When in Philly…

Many U.S. cities take culinary pride in a specific dish, Chicago the deep dish pizza, New Orleans the po’ boy, New York the ideal slice and so on. In Philly for the weekend to see my friend GG compete in his 52nd triathlon, the debate over where the best Philly cheesesteak was a hot topic. Located across the street from one another, Pat’s and Geno’s do battle every day, 24 hours a day, for the title of best cheesesteak. The rivalry is fierce, and residents take sides as they do in New York over the best pizza pie, Grimaldi’s or Lombardi’s.

While many other establishments make their own versions of cheesesteaks and hoagies, the mere mention of eating a cheesesteak any where else is considered sheer blasphemy. After a late nite house party, I headed down with a new friend, Julian, to a raucous stomping ground of hungry patrons. It was almost four am, yet there was a formidable line at Pat’s. Looking over at Geno’s, there was much ado about nothing. “That’s because Pat’s is the best, and Pat’s was here first,” a native chimed in.

Geno’s looked like it belonged on Coney Island with the bright lights and big glitz of Vegas. Pat’s was more subdued, sporting an aluminum diner façade and steely cool vibe. The excitement could not be contained. The line was electric, tongues were salivating. “You have to know how to order,” my line mate declared, her enthusiasm unabashed. Cynthia was her name, a pretty Italian woman who had just had a night on the town with her friend Anna. “You have to say wiz with of wiz without,” Cynthia instructed. The “wiz” being cheese wiz, of course, and the “with” signifying onions. I had my moment, ordered and received my hero of gold.

There was a scramble for a table, but my new friends saved us seats. There really was no speaking from that point on, just incredulous looks of glee and satisfaction. Cynthia and I basically inhaled our sandwiches. I almost went for number two, if not for the line. We chatted about travel and told stories, and enjoyed the starry night. All walks of life were in queue, all races and classes represented, all united by the hunger of Philly’s best. The city of brotherly love was manifest, all over a cheesesteak.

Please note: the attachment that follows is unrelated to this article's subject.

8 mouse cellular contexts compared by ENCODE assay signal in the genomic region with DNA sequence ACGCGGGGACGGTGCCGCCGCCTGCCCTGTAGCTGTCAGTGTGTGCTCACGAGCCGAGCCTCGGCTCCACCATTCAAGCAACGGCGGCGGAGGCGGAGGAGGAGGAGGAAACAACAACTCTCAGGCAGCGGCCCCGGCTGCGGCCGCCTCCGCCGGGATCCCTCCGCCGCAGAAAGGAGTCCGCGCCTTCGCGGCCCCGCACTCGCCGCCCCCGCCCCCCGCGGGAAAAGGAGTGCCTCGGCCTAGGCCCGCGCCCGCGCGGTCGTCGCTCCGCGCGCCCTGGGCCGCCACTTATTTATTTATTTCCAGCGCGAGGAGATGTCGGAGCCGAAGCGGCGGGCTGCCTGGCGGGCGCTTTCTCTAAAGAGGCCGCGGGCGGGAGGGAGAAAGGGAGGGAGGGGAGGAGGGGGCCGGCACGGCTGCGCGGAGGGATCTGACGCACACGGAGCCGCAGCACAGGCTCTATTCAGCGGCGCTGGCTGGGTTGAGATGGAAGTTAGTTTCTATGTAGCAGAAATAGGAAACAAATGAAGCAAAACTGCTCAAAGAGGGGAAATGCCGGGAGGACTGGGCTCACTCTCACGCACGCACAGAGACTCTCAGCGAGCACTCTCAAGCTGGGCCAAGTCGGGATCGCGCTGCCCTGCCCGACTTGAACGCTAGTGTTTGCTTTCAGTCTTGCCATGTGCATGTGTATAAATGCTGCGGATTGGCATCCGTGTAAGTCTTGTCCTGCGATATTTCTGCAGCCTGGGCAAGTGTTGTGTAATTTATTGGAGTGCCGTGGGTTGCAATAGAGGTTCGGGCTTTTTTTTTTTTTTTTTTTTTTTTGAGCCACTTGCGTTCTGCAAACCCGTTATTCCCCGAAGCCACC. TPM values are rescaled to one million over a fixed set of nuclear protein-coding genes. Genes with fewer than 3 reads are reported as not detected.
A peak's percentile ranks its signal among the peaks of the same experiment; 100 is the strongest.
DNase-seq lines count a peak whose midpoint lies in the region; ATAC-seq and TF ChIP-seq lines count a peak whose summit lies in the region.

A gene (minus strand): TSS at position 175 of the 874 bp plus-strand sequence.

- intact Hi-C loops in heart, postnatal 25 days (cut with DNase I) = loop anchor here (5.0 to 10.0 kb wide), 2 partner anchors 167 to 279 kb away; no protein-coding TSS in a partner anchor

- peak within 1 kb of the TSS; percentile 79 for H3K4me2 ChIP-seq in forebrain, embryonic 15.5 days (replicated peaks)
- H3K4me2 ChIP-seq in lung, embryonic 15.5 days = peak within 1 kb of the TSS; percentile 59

I could not imagine Geno’s being better, but I decided to give it a try the next day. Without going into too much detail, in fact I can’t really put my finger on it, the slight edge goes to Pat’s, maybe because it was my first love, or perhaps because as Cynthia opined, “The bread is just much fresher.” I found the bread to be of similar quality. The differences are in the cut and flavor the meats. At Geno’s the meat is sliced thin. At Pat’s the meat is served in chunks. At Geno’s I found the sauce to be a little watery. At Pat’s everything was just right. You can’t argue taste. Those who love Geno’s are just as correct as those who love Pat’s. For me it’s Pat’s and that’s all she wrote.

Back in New York, I am savoring a cheesesteak, and the joints that sell it here don’t really cut it. I’ll try to make my own, but until the next time, I’ll be dreaming of Pat’s.

A gelato a day…

While spring still lingers a bit with late showers and evening breezes, I took the rare opportunity to see what all the hype about gelato on the upper West side was all about. Enough has been written about Grom, the Italian gelato chain that has finally made it stateside, that I feared I would be disappointed. It is easy to remember while in Rome, ordering that delicious gelato, leaving the counter, and trying to eat that cone as quickly as possible just so I could go back to buy a second one.

A good international product should transport you back in time to the place where you first enjoyed the delicacy, and Grom delivers.

Grom proclaims poetically about its quality and its scruples; only use the best raw artisanal materials to produce a genuine superior product. This means fresh fruit in season, no color or additives, and even the use of San Bernardo mineral water. Eggs come from organic chickens and coffee beans from Central America. The result is astounding.

Of the flavors I have tried, I found the Gianduja the most interesting. It had a chocolaty texture, but was refined and robust. The pistachio was superb, and the stracciatella outstanding. Because of Grom’s technique, you basically cannot choose a bad flavor. My least favorite flavors were the tiramisu and zabaione, but I suspect that was just merely a matter of taste.

It was not hot enough to try a granita, but out of the sorbets, the lemon was a knockout. The lemon is from the Amalfi coast, and I was blown away by the intensity of lemon. In East Harlem, there was an ice shop called Rex’s who would only open if it was 85 degrees or hotter. His lemon sorbet was tops. I think that Grom’s actually ekes out the number one spot here.

Grom offers containers to go, and you’ll find the prices extremely high, but you get what you pay for. If the line is short, and you’ve got ten dollars jingling around in your pocket, indulge yourself, you’re worth it.